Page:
01 February 2006


Subscribers to my newsletter, The One-Person Library, are used to seeing an editorial about this time of year on the benefits of going to one of the upcoming professional conferences. Now I can bring this message to all of you out in blog-land.

This year I am inspired by a page out of the MLA (see abbreviations below) preliminary program for their 2006 conference in May.

"Seven Great Reasons to Attend MLA '06"

1. Schmooze, that is, network. "Unique knowledge and interests can pollinate new ideas and provide springboards for interesting discussions." Skip a session and hang out in the lobby, or by the registration desk, or in the exhibit hall. See who you can meet there. Walk up to people you don't know and introduce yourself. Ask them about their libraries and tell them about yours. Exchange business cards. (Note to self: take plenty of business cardds. Every year I run out.)
Go up to one of the association officers and introduce yourself--you'll be surprised how friendly they are, even to new members or students.

2. Stay Current. I assume that this is why you go to a conference in the first place. A professional conference is the easiest, most economical way to obtain continuing professional education. You can get 2 to 2½ days of education in one week, in one place, for one airfare and hotel stay. And that doesn’t even count what you learn from the sessions (see next point). The price is usually below that of comparable courses from for-profit companies and the information is specifically for and by librarians.

3. Learn Best Practices. One of the best ways to learn is from the experiences of others. That’s what the sessions at library conferences provide. Other librarians tell what did and didn’t work in their libraries and what new products and services they are using. Vendors give seminars on their new products and systems. You can even present a session or paper yourself, giving your management a better reason to let you go to the conference. (And you’ll learn a lot in the process of preparing your presentation, educating yourself as well as others.)

4. Mentor. “Another way to give back to the profession is to mentor members new to the organization.” Most professional associations and their constituent groups have formal or informal mentoring programs. If you are new to the organization or the profession, find a mentor; if you are a veteran librarian, mentor someone. You’ll both be better for it—and so will our profession.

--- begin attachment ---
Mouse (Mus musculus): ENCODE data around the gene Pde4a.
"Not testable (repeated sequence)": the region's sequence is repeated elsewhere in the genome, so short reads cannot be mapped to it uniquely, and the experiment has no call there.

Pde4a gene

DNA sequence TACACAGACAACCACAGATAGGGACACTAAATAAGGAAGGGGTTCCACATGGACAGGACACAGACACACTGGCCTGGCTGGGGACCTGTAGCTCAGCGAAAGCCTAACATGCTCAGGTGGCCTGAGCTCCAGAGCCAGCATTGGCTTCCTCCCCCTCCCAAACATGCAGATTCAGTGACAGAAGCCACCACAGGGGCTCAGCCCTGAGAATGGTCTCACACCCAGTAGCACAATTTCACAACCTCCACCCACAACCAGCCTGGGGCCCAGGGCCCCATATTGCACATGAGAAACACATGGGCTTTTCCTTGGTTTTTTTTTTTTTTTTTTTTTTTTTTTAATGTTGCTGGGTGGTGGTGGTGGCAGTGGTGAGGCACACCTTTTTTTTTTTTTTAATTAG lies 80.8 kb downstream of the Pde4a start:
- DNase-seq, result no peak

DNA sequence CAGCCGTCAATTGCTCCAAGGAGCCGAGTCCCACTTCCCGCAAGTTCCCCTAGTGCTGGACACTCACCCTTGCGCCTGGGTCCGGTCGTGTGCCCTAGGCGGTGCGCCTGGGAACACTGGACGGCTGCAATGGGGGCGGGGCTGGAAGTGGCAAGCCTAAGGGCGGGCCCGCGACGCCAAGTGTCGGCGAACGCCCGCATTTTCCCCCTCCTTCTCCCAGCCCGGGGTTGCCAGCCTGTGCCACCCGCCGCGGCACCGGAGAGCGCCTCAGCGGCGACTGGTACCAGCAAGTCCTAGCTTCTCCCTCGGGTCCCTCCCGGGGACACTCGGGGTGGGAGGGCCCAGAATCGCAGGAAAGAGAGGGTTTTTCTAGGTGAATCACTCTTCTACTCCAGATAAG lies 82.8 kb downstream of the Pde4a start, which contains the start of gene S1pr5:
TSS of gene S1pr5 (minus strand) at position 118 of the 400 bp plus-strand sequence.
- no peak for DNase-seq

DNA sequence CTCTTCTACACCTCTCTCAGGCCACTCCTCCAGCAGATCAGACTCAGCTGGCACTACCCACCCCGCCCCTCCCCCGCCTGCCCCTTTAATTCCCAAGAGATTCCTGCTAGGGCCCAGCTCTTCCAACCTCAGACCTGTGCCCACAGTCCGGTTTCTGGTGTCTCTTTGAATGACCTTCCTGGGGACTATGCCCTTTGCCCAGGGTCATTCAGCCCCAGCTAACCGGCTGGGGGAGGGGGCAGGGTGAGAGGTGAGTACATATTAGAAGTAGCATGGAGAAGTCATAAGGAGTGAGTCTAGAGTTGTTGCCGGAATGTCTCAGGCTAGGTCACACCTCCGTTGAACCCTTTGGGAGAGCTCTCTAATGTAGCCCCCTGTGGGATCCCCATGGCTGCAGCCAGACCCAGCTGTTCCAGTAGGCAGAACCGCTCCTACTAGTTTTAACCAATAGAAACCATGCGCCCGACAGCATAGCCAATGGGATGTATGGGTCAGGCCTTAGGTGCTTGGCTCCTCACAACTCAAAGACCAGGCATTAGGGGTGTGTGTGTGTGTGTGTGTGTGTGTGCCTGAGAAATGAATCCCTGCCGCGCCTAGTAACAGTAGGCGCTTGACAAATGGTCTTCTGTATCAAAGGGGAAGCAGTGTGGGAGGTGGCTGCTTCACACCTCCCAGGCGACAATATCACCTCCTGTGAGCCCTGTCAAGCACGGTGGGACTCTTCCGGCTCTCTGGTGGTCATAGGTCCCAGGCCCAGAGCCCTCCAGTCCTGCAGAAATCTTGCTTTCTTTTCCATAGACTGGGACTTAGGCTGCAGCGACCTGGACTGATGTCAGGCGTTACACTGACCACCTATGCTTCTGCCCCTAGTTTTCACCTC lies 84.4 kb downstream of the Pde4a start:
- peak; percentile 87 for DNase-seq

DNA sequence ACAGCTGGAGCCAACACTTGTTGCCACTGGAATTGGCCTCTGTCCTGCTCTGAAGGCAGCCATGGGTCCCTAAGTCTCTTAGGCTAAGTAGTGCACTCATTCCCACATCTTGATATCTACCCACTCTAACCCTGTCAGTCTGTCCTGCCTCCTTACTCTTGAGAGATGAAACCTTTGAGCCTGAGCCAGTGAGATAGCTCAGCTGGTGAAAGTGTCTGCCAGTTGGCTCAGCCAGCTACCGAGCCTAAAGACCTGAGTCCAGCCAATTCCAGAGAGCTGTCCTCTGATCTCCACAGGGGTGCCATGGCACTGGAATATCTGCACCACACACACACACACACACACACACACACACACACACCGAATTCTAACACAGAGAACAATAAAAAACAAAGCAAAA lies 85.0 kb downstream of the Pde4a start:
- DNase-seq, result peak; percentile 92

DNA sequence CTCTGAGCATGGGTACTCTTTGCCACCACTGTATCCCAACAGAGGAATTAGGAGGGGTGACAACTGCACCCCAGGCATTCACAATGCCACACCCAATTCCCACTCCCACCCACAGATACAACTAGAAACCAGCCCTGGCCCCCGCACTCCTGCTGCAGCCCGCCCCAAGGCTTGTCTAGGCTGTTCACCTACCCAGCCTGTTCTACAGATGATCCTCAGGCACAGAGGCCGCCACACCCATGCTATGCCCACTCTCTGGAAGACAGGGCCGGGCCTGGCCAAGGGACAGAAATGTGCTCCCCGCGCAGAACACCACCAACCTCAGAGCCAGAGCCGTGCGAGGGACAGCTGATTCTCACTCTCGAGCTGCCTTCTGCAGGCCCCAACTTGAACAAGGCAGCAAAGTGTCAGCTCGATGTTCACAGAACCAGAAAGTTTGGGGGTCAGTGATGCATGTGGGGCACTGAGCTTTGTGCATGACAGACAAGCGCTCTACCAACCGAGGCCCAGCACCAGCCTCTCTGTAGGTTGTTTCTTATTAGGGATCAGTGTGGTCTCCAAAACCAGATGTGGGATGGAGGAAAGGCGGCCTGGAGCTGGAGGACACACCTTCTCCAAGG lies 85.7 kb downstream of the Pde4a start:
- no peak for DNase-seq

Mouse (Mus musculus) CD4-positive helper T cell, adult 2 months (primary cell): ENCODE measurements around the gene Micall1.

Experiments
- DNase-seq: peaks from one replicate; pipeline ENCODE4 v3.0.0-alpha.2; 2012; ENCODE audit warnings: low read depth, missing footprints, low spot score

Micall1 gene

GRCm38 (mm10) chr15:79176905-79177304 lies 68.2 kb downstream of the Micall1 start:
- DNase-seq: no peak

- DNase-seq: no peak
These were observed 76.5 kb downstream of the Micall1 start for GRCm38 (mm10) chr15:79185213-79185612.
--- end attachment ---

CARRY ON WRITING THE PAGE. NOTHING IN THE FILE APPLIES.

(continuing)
5. Attend exhibits. Where else can you find such a variety of products and services solely for libraries and librarians? ALA’s exhibits are huge, with every major publisher and systems vendor present. SLA’s are smaller, but still impressive—it usually takes me at least 5-8 hours to get through them all. MLA, AALL, etc. have fewer, but more focused exhibitors. To get the most out of the exhibits, take some unanswered (or even answered) reference questions and ask the database vendors to find the answer. When they demonstrate their wares they will use searches to which they know their system has the answer. You want to know if their system can answer your questions. (I figured I got US$250-500 worth of free searches at every SLA conference.) And of course there are the free office supplies you can stock up on. (I haven’t bought a sticky note, pen or pencil since I started going to conferences. Hint: near the end of the exhibits you can usually take as many of the giveaways as you want—they don’t want to pay to ship them home.)

6. Separate Fact from Fiction. I’d never thought of this benefit, but the MLA article says, “The MLA annual meeting provides attendees with a unique venue for openly discussing innovative technologies and experiences with vendors, allowing you to differentiate between the hype that some publications promote and real world experiences. Vendors offer a number of … opportunities for customers to confront spin or hyperbole head-on, especially during question-and-answer sessions.”

7. Enjoy the city. Although you need to spend enough time at the conference to justify the expense to your employer (or yourself—see below), you should take at least a day to explore the host city. This year MLA is in Phoenix, SLA in Baltimore, ALA in New Orleans, AALL in St. Louis, CLA in Ottawa, ASIS&T in Austin, Texas, ALIA in Perth, LIANZA in Wellington, LIASA in Pretoria, etc.

8. (not on MLA’s list) It’s the professional thing to do. Being a professional means dong all the above. It also means paying for a conference if your employer doesn’t. Yes, you should try to get your employer to pay your way, especially if other professionals get this benefit, but if he or she won’t pay, you should go to the conference anyway. Make it a family vacation, share a room with someone, offer to split the cost with your employer—but GO!

MLA, Medical Library Association, http://www.mlanet.org
SLA, Special Libraries Association, http://www.sla.org
ALA, American Library Association, http://www.ala.org
AALL, American Association of Law Libraries, http://www.aallnet.org
ASIS&T, American Society for Information Science & Technology, http://www.asis.org
CLA, Canadian Library Association, http://www.cla.ca
ALIA, Australian Library and Information Association, http://www.alia.org.au
LIANZA, Library and Information Association of New Zealand Aotearoa, http://www.lianza.org.nz
LIASA, Library and Information Association of South Africa, http://www.liasa.org.za

To find other conferences, consult the International Calendar of Information Science Conferences, http://icisc.neasist.org/

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